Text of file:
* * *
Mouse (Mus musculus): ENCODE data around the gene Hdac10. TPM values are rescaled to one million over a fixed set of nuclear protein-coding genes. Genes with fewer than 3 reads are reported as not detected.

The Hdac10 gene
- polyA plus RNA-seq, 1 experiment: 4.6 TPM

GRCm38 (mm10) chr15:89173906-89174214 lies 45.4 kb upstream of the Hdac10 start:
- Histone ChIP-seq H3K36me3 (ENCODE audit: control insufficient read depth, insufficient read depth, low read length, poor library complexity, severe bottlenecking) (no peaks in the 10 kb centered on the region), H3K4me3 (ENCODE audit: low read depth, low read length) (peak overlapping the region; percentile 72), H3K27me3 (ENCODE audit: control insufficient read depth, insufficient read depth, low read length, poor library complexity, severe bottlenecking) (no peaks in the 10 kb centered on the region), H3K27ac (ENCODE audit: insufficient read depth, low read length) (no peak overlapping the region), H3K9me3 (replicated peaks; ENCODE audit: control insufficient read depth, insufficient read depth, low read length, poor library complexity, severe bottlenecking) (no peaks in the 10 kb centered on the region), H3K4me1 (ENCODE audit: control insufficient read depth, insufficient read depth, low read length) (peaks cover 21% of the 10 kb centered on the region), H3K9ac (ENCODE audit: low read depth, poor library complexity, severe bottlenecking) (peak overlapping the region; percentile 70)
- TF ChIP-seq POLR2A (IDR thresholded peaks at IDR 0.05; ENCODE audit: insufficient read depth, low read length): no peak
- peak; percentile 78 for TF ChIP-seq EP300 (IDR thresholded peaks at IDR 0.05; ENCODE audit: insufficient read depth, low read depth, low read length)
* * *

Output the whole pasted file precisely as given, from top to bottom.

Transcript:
Mouse (Mus musculus): ENCODE data around the gene Hdac10. TPM values are rescaled to one million over a fixed set of nuclear protein-coding genes. Genes with fewer than 3 reads are reported as not detected.

The Hdac10 gene
- polyA plus RNA-seq, 1 experiment: 4.6 TPM

GRCm38 (mm10) chr15:89173906-89174214 lies 45.4 kb upstream of the Hdac10 start:
- Histone ChIP-seq H3K36me3 (ENCODE audit: control insufficient read depth, insufficient read depth, low read length, poor library complexity, severe bottlenecking) (no peaks in the 10 kb centered on the region), H3K4me3 (ENCODE audit: low read depth, low read length) (peak overlapping the region; percentile 72), H3K27me3 (ENCODE audit: control insufficient read depth, insufficient read depth, low read length, poor library complexity, severe bottlenecking) (no peaks in the 10 kb centered on the region), H3K27ac (ENCODE audit: insufficient read depth, low read length) (no peak overlapping the region), H3K9me3 (replicated peaks; ENCODE audit: control insufficient read depth, insufficient read depth, low read length, poor library complexity, severe bottlenecking) (no peaks in the 10 kb centered on the region), H3K4me1 (ENCODE audit: control insufficient read depth, insufficient read depth, low read length) (peaks cover 21% of the 10 kb centered on the region), H3K9ac (ENCODE audit: low read depth, poor library complexity, severe bottlenecking) (peak overlapping the region; percentile 70)
- TF ChIP-seq POLR2A (IDR thresholded peaks at IDR 0.05; ENCODE audit: insufficient read depth, low read length): no peak
- peak; percentile 78 for TF ChIP-seq EP300 (IDR thresholded peaks at IDR 0.05; ENCODE audit: insufficient read depth, low read depth, low read length)